Visualization has been found to contribute to sports success. Athletes have used visualization to “create renewed mental awareness, a heightened sense of well-being and confidence,” says Exercise Physiologist and Fitness Consultant Elizabeth Quinn on Very well Fit.
While visualization cannot replace years of physical training, the mental rehearsal through visualization combined with physical practice can literally fire up the muscles and help athletes achieve optimal performance. According to Sports Psychologist Dr. Richard Suinn, “visual rehearsal triggers neural firings in the muscles and creates a mental blueprint that can ultimately facilitate future performance.”
Visualization also isn’t just positive daydreaming. A study published in the Journal of Experimental Social Psychology suggests taking into consideration “realistic obstacles, setbacks, and other decidedly no-so-positive factors” to make visualization more effective. It is, after all, a mental rehearsal.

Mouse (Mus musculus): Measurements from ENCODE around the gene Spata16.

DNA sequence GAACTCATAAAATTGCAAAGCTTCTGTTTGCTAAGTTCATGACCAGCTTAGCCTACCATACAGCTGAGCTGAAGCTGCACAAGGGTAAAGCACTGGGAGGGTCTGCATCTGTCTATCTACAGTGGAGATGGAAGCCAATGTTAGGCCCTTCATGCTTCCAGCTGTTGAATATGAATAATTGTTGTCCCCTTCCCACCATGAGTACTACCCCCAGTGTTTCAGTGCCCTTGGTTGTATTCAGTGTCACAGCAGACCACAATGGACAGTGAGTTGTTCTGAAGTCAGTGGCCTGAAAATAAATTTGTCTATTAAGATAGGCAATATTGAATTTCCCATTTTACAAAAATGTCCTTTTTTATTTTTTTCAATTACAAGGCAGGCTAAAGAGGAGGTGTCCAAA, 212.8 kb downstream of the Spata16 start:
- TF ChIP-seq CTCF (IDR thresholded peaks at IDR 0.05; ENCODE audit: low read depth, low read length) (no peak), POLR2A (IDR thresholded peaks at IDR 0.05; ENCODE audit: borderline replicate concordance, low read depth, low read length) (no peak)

Surfers like three-time world champion surfer Carissa Moore and Stephanie Gilmore practice visualization, too. Moore takes surfing beyond the physical level. She takes time to journal, meditate and visualize daily.
When world-class surfer Stephanie Gilmore suffered a violent attack just outside her apartment that landed her in the hospital, she was told by doctors that she wouldn’t be able to surf for six weeks. But she would spend hours visualizing herself in the waves, and she was back to surfing five weeks later, defying her doctor’s orders. She landed the fifth place at the Roxy Pro in Burleigh Heads, Australia despite her injuries from the attack.